The Rene Herse Humptulips Ridge tires are the the most expensive tires I’ve ever bought in my entire life. So what exactly drove me towards deciding this tire over its competitors? That’s what you’re going to find out in this article.
The reason I was looking for a new set of tires was fairly straightforward. I bought a 1991 Koga Miyata Skyrunner Carbolite who’d been sitting in someone’s garage for years.
Since the tires it came with had probably been exposed to the sun, they had completely disintegrated, which is a common issue with skinwall tires.
Since the bike had almost all original components and I’m kind of a purist when it comes to restoring a bike, I looked up what type of tires were factory installed. They turned out to be Specialized Extreme 1.95 tires. Extremely rare, and extremely expensive.
Because I knew I would go for a replacement I did some research into 26 inch tan-wall MTB tires. There aren’t all that many but the one that stood out, mainly because of the price tag, was the Humptulips Ridge tire.
Humptulips Ridge tire intended use
The Humptulips Ridge tire is decidedly a 26″ gravel tire. The company that made it are known for making premium-quality tires for bikepacking, all-road and gravel tires.
Since older rigid mountain bikes make for excellent gravel bikes because of their geometry, it made sense for a company well-known for making solid gravel tires, to also make them in a 26″ format.
Although Rene Herse claims that the “dual-purpose knobbies excel in loose and slippery conditions”, I found the opposite to be true. Since all of the knobbies are the same and the tire does not have purpose-built ones for cornering I found the front tire breaking out as soon as I hit any loose sand.
If you compare the Humptulips Ridge to the Panaracer Dart, which is a dedicated front XC tire, it’s self-evident why the Panaracer provides heaps more confidence while cornering.
The Humptulips Ridge tire comes in four different packages. Besides the standard package there’s an extralight, endurance, and endurance plus version. It’s self-explanatory what they offer.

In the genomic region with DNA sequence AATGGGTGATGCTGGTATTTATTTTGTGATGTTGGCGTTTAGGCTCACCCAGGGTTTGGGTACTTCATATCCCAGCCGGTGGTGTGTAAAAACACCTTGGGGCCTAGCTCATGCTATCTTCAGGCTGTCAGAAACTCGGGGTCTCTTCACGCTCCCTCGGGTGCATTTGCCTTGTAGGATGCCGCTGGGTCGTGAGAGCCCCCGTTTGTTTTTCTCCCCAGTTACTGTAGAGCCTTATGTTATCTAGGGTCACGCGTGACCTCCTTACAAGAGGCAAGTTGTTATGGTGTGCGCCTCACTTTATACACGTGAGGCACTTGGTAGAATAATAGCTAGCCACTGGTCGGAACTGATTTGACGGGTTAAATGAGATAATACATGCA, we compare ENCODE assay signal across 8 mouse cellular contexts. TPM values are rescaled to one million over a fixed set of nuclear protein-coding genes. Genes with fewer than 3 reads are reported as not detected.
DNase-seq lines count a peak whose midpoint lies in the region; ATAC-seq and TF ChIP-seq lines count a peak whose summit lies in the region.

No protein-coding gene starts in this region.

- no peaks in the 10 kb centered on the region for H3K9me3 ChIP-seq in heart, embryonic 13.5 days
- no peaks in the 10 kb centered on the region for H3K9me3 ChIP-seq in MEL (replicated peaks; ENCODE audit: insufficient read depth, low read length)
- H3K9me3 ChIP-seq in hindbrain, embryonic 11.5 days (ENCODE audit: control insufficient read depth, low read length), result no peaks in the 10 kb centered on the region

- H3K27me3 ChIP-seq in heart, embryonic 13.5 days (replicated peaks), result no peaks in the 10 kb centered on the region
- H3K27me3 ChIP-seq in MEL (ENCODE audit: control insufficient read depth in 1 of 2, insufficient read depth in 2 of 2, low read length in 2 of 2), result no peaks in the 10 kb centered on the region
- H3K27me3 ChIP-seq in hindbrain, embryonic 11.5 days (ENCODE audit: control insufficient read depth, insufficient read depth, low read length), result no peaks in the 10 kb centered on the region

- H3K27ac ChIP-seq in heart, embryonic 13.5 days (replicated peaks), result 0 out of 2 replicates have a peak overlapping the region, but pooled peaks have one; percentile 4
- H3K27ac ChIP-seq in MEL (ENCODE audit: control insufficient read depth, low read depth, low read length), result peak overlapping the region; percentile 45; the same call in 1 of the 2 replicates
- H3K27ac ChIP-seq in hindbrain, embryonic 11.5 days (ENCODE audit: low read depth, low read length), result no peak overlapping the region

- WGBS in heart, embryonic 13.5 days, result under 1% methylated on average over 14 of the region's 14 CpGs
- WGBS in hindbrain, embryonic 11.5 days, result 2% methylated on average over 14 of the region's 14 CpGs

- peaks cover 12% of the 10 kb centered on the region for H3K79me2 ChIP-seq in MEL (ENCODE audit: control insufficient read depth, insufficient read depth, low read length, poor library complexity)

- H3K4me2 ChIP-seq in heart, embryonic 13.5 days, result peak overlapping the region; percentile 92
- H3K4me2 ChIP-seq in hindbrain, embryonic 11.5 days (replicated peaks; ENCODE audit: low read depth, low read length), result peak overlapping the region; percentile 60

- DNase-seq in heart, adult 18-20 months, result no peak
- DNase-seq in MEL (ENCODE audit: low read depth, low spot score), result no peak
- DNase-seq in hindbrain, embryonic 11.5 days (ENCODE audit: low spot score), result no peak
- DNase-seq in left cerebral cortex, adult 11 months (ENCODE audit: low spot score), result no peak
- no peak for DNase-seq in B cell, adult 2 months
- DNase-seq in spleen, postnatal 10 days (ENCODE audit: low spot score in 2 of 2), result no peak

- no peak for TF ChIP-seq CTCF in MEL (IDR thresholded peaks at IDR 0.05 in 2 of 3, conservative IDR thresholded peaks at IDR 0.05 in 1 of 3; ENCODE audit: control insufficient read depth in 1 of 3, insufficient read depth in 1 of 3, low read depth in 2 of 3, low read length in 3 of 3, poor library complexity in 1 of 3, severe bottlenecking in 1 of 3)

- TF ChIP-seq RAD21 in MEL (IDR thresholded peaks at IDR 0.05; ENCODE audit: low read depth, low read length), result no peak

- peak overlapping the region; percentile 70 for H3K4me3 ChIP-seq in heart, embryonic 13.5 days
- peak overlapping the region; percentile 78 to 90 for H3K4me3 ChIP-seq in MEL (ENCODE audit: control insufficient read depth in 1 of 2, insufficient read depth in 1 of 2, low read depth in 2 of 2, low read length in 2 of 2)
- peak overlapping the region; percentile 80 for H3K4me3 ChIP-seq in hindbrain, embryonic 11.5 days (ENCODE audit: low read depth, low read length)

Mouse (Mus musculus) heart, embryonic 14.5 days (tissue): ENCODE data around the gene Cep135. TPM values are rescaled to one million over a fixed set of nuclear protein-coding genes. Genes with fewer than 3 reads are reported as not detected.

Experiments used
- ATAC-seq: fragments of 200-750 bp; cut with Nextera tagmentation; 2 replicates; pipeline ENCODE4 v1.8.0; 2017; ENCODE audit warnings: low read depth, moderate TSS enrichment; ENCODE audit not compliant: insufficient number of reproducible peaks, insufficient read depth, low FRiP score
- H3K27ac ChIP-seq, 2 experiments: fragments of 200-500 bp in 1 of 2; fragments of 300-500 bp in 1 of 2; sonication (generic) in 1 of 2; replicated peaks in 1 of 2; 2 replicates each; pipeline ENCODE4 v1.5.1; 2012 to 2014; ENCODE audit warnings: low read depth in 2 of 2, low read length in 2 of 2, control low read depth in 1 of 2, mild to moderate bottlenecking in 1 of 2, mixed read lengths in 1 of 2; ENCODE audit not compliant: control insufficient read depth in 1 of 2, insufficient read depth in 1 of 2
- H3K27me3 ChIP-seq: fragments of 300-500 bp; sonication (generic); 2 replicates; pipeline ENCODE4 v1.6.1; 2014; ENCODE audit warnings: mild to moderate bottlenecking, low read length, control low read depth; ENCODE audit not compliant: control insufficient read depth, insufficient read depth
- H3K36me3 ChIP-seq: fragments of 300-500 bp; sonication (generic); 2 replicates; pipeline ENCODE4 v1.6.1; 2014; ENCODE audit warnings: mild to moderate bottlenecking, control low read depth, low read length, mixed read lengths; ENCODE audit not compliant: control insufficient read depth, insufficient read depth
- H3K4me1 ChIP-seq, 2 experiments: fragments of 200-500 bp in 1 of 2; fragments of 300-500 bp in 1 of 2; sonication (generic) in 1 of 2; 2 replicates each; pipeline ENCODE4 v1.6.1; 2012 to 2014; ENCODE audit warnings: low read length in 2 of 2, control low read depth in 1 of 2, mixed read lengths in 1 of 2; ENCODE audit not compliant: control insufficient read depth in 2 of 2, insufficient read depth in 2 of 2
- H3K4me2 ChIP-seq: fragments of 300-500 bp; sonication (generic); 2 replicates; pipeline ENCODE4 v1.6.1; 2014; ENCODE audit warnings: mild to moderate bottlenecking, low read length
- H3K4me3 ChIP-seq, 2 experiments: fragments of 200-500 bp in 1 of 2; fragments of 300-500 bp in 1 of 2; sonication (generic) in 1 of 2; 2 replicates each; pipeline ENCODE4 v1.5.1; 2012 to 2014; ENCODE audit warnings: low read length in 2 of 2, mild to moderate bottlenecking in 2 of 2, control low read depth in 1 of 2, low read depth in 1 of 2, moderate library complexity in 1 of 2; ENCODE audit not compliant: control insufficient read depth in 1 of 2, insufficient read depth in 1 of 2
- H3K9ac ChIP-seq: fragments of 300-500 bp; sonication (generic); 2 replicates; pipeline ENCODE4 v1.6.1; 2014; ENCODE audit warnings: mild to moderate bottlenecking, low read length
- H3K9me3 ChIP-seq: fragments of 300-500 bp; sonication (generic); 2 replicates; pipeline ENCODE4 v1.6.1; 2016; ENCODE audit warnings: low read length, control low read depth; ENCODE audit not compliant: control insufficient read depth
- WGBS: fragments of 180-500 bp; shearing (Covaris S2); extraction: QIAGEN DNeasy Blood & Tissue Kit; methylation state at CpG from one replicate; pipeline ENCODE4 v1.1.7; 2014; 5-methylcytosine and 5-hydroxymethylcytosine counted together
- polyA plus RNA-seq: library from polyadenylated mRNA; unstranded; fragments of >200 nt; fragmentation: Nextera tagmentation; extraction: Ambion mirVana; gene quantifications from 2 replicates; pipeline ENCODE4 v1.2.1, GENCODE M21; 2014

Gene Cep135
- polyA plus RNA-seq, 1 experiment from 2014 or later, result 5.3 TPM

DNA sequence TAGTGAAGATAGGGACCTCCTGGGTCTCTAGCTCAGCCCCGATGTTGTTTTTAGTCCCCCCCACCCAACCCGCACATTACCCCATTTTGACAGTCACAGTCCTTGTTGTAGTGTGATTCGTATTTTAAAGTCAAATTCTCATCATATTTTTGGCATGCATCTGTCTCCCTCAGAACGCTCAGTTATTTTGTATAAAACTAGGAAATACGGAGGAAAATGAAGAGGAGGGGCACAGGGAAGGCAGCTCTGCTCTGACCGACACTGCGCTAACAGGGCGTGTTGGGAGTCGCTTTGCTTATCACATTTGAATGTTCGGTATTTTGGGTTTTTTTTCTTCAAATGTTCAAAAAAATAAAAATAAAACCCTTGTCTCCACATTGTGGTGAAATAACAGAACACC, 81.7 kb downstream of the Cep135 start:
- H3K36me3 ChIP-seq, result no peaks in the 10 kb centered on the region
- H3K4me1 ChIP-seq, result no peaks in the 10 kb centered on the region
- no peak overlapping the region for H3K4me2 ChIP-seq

I opted for the extralight version which came in a more accentuated light skinwall version. The very round profile of the tire in combination with the lightweight extralight casing of a mere 490 grams for a 26×2.3″ tire, means you run very fast tires for gravel conditions, that’ll smooth over small imperfections.
To put that weight into perspective. The previously mentioned Panaracer Dart is 130 grams heavier sitting at 620 and is less wide at 2.1″.
Not only are these some of the most gorgeous skinwall tires money can buy, riding them in the conditions they are meant for is an absolute joy. Whether that’s out on hardpack or on cobblestones of old city centers, the Humptulips Ridge tires are very fast rolling tires.
Price is always a difficult subject, because value is in the eye of the beholder. That being said $96 for the extralight version is definitely a lot of money for a single tire. Since I’m from Europe, I had to pay over $107 (€92) per tire to obtain them.
I do not regret that decision, because the tires are a perfect addition to my very rare rigid vintage mountain bike, which I use predominantly for gravel riding.
But, yeah, at the end of the day they are more than twice the price I’ve paid for any other tire.
Good-looking and fast-rolling, the pricey offering from Rene Herse will have you flying across gravel-type roads and trails. But beware of hard-cornering in loose conditions, or you’ll be biting the dust before you know it.
|Gorgeous true skinwall tire||Your wallet will cry a river|
|Extremely lightweight||Zero grip in loose conditions|
|Very fast for gravel conditions||Noise-cancelling knobbies is nonsense|
|Supple casing soaks up road irregularities|